Agencies, Don’t Wait Until the Last Minute to Check for Inclusivity in Your Work

By Janis Middleton is EVP, Executive Director of Multicultural and Inclusion Strategy at Guided By Good

It’s an encouraging sign of the times that many agencies are on some sort of DEI journey. While there are many points of entry—ranging from unawareness, where the organization questions why DEI needs to be discussed, to leading in the space, where the organization has been on its DEI journey for a while and it’s infused in all they do. The ultimate goal is twofold: create a working environment where employees feel seen and heard, and achieve inclusivity in the work. Striving for work that is both strategic and inclusive is the responsibility of agencies not only because our clients expect us to know their audiences and their behaviors, but also because consumers demand it.

But in order to get to inclusive work, you must first have an inclusive workplace with people who hold inclusive mindsets. This starts with having intentional practices for hiring and recruiting, which is something that permeates through the agency’s culture, and it’s something that can be greatly impacted by having the right tools and resources in place.

As you begin or continue your journey toward inclusive work, here are three tips to help you along the way:

  1. Check all touchpoints, and be open to feedback. Consider adding DEI touchpoints to your review process to check for the presence of stereotypes, insensitivities, racial undertones, offensive material, etc. Create open communication between all team members to ensure a safe place for teams to collaborate and have uncomfortable conversations when they arise. Have grace and allow people to know what they don’t know and ask questions of those who would know without judgement. Quick reminder: When asking for perspective, actively listen and don’t invalidate experiences. When someone shares their perspective, keep in mind that it’s often done in a moment of vulnerability. So when they share, ensure they feel heard and understand that they are not speaking for an entire people or culture.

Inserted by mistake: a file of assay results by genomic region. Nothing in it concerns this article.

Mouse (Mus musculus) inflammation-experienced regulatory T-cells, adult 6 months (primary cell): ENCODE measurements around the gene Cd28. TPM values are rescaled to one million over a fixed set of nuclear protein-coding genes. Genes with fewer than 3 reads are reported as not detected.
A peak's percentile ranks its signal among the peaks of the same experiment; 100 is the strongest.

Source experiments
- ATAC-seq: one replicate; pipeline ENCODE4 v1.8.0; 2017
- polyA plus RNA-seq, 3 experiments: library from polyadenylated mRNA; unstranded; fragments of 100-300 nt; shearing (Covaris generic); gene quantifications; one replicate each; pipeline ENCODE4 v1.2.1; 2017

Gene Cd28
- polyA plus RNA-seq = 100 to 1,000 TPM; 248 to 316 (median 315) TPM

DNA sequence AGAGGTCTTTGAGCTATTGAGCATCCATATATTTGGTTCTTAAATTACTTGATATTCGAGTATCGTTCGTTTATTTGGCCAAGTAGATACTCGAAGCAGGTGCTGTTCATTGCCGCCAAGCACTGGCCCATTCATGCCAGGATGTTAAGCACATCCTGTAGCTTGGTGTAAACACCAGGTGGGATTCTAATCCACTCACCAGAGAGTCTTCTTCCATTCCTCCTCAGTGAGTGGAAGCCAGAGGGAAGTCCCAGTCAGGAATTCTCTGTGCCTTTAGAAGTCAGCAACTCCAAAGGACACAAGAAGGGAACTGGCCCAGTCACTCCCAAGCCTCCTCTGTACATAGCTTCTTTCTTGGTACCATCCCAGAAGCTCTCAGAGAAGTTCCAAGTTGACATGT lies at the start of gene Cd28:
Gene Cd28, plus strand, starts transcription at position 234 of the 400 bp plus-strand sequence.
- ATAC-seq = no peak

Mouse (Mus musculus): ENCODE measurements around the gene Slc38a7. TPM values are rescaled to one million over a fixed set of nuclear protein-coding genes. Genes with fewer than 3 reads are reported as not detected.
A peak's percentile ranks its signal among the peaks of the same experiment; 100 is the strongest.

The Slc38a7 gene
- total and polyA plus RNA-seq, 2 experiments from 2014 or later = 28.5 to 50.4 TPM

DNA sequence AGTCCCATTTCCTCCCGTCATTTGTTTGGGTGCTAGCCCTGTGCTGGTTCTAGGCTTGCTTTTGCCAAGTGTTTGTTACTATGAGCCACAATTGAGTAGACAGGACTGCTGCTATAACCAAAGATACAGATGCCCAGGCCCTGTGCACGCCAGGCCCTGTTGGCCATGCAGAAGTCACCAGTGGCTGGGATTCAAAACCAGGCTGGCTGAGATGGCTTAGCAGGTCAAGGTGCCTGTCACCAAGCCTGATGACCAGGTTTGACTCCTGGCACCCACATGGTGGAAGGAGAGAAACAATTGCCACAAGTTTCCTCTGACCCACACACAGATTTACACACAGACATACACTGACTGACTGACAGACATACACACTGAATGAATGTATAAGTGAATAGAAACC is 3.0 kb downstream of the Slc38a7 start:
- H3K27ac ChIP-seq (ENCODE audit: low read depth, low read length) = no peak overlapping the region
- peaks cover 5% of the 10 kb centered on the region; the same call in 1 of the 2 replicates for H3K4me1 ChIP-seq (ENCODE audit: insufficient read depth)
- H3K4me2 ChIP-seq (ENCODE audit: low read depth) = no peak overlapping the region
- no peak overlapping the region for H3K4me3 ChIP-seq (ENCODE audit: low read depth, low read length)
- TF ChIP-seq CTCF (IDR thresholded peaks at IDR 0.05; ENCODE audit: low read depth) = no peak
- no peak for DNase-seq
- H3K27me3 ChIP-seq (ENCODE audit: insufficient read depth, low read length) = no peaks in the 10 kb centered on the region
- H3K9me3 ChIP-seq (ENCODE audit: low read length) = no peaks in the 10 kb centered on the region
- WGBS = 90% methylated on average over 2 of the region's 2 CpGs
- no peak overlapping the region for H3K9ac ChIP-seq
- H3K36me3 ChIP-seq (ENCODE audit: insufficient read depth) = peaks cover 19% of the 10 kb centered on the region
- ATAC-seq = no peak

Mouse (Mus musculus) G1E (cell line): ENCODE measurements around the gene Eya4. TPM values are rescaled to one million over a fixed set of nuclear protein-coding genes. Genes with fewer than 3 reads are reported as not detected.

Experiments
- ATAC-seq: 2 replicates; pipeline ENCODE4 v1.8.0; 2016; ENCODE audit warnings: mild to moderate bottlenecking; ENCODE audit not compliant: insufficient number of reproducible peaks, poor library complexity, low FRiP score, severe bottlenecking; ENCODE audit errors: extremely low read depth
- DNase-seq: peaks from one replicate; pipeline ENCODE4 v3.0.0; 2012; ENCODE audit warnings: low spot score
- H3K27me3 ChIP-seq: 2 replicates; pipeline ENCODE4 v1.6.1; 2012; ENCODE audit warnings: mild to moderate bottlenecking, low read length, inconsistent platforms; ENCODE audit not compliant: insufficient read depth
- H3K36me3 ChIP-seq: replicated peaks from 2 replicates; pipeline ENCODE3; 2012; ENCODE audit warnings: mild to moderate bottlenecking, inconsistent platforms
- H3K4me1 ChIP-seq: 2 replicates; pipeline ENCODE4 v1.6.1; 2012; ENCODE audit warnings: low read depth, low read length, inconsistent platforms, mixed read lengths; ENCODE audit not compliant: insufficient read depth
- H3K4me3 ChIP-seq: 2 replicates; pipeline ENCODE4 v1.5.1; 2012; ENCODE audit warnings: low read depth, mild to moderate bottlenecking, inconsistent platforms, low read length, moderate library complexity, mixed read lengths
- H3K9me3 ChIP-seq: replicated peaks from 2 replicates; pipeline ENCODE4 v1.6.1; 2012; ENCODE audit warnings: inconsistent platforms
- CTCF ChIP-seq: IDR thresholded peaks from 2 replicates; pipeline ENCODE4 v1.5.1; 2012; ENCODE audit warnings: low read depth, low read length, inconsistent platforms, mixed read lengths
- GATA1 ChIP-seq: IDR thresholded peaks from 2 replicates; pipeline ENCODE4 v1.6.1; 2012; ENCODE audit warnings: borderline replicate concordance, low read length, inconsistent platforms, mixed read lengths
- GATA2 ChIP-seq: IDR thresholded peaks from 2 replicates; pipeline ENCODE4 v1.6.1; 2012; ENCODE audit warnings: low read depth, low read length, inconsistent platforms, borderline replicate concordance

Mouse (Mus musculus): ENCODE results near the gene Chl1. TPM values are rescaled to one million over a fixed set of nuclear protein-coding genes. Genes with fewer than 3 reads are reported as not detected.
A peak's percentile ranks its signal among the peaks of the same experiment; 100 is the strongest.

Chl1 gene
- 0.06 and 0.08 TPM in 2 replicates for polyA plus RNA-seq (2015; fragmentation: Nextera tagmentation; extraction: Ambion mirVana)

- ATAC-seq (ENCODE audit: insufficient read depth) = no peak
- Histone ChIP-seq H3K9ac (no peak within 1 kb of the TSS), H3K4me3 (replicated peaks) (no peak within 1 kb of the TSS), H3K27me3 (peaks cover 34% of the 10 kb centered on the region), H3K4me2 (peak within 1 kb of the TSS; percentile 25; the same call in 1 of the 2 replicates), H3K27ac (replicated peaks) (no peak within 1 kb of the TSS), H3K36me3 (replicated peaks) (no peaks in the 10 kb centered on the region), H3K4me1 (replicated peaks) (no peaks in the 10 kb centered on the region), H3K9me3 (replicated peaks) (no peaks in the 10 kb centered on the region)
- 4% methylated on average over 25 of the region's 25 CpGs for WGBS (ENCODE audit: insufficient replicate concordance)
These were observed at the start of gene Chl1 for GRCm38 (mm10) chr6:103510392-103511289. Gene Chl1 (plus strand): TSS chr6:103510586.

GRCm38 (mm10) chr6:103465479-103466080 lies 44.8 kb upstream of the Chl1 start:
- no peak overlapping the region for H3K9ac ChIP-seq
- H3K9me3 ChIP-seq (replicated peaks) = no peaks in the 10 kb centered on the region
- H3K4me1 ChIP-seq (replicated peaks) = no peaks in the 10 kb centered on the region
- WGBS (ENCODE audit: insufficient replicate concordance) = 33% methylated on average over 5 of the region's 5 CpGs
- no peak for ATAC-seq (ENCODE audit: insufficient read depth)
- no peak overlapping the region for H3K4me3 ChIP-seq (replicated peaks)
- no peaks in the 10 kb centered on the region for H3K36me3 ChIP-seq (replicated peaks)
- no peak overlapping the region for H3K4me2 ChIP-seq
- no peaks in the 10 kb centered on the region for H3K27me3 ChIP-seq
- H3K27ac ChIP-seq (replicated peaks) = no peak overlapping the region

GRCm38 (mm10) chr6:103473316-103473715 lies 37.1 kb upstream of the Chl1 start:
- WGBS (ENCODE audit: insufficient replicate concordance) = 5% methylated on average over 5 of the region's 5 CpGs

2. Understand the difference between mass audience reach vs. mass audience representation. Mass audience representation is bigger than diverse casting. It starts at the brief with cultural insights, so it should be at the core. If you start there, you’re not scrambling moments before client delivery to find someone from a marginalized group to “judge” the work for political correctness. Additionally, casting on your client’s business must be intentional—so don’t limit people to only support work that speaks to their culture. We should all be on work that lets us expand our thinking to perspectives outside of our own. Casting in the work should therefore be intentional and purposeful.
  3. Set teams up to win with the right tools and processes.
    You can start by having different perspectives in the room during meetings, but ultimately the team should be made up of different perspectives. Another simple way to start this process is to create a tool or platform where teams can submit work and/or request help. At my agency, we created a Google Form that asks a series of questions about the perspective they need and allows teams to submit their work for review. This does not have to be an ongoing solution and does not replace the need to hire for diversity and inclusion at all levels, but it can be a starting point and a learning opportunity to gain perspective that might be missing from the team. Determine the services and resources that are needed to establish inclusion in the work and invest in a mix of research tools, internal people, and any other third-party partnerships. Do not put all of the work on the backs of the people who are of marginalized groups. Develop an evolved review process with integrated partnerships that complement the current review processes and include DEI touchpoints from start to finish.

Getting to inclusive work does not require creating yet another process and it shouldn’t impede on your current process. By working closely with client leads, department heads, and agency leaders, you can ensure everyone understands inclusion is a priority in the work from the get-go.

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